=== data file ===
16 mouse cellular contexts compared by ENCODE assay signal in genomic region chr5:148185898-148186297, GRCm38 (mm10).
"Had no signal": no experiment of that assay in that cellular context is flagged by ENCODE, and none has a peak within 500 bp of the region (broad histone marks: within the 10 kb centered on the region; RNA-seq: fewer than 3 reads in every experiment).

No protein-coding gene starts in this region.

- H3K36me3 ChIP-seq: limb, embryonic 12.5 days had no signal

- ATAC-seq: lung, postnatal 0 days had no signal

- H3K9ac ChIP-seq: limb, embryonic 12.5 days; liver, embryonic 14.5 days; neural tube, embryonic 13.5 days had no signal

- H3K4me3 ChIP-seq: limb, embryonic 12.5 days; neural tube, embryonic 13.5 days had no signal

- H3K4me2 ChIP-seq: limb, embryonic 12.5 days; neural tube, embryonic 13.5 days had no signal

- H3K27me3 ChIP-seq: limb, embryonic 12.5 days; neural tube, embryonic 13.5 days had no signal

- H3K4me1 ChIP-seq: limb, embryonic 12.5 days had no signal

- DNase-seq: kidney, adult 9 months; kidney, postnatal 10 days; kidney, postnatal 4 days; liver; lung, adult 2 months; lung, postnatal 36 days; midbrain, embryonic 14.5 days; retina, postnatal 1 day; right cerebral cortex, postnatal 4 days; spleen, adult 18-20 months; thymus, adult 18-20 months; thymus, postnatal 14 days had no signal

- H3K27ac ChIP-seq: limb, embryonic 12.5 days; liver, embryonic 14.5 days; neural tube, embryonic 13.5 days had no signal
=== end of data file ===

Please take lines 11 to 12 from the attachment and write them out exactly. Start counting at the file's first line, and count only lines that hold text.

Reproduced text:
- DNase-seq: kidney, adult 9 months; kidney, postnatal 10 days; kidney, postnatal 4 days; liver; lung, adult 2 months; lung, postnatal 36 days; midbrain, embryonic 14.5 days; retina, postnatal 1 day; right cerebral cortex, postnatal 4 days; spleen, adult 18-20 months; thymus, adult 18-20 months; thymus, postnatal 14 days had no signal

- H3K27ac ChIP-seq: limb, embryonic 12.5 days; liver, embryonic 14.5 days; neural tube, embryonic 13.5 days had no signal